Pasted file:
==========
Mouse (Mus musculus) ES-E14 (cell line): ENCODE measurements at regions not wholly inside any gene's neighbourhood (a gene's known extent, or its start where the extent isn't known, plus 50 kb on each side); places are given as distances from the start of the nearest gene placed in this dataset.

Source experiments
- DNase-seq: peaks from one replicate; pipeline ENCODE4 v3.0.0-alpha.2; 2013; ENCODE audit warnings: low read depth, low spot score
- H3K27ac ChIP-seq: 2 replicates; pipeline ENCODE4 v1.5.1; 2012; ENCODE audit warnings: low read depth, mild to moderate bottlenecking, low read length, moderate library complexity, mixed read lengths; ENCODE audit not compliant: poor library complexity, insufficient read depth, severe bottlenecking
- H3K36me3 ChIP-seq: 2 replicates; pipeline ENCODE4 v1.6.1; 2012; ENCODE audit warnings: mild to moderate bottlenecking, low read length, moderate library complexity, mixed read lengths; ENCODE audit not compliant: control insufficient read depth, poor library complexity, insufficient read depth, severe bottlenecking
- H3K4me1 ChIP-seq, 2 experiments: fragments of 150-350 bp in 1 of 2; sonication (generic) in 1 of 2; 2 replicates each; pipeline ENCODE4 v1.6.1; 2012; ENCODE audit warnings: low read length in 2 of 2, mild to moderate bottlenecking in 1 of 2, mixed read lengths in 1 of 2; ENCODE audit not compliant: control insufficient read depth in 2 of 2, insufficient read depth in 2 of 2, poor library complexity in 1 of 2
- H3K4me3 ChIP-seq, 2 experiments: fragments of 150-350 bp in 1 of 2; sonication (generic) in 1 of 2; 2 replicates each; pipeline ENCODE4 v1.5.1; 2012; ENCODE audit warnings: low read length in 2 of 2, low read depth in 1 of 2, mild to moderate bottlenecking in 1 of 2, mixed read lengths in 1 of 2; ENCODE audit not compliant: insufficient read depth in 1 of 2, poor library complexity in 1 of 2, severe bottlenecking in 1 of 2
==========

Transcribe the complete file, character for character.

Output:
Mouse (Mus musculus) ES-E14 (cell line): ENCODE measurements at regions not wholly inside any gene's neighbourhood (a gene's known extent, or its start where the extent isn't known, plus 50 kb on each side); places are given as distances from the start of the nearest gene placed in this dataset.

Source experiments
- DNase-seq: peaks from one replicate; pipeline ENCODE4 v3.0.0-alpha.2; 2013; ENCODE audit warnings: low read depth, low spot score
- H3K27ac ChIP-seq: 2 replicates; pipeline ENCODE4 v1.5.1; 2012; ENCODE audit warnings: low read depth, mild to moderate bottlenecking, low read length, moderate library complexity, mixed read lengths; ENCODE audit not compliant: poor library complexity, insufficient read depth, severe bottlenecking
- H3K36me3 ChIP-seq: 2 replicates; pipeline ENCODE4 v1.6.1; 2012; ENCODE audit warnings: mild to moderate bottlenecking, low read length, moderate library complexity, mixed read lengths; ENCODE audit not compliant: control insufficient read depth, poor library complexity, insufficient read depth, severe bottlenecking
- H3K4me1 ChIP-seq, 2 experiments: fragments of 150-350 bp in 1 of 2; sonication (generic) in 1 of 2; 2 replicates each; pipeline ENCODE4 v1.6.1; 2012; ENCODE audit warnings: low read length in 2 of 2, mild to moderate bottlenecking in 1 of 2, mixed read lengths in 1 of 2; ENCODE audit not compliant: control insufficient read depth in 2 of 2, insufficient read depth in 2 of 2, poor library complexity in 1 of 2
- H3K4me3 ChIP-seq, 2 experiments: fragments of 150-350 bp in 1 of 2; sonication (generic) in 1 of 2; 2 replicates each; pipeline ENCODE4 v1.5.1; 2012; ENCODE audit warnings: low read length in 2 of 2, low read depth in 1 of 2, mild to moderate bottlenecking in 1 of 2, mixed read lengths in 1 of 2; ENCODE audit not compliant: insufficient read depth in 1 of 2, poor library complexity in 1 of 2, severe bottlenecking in 1 of 2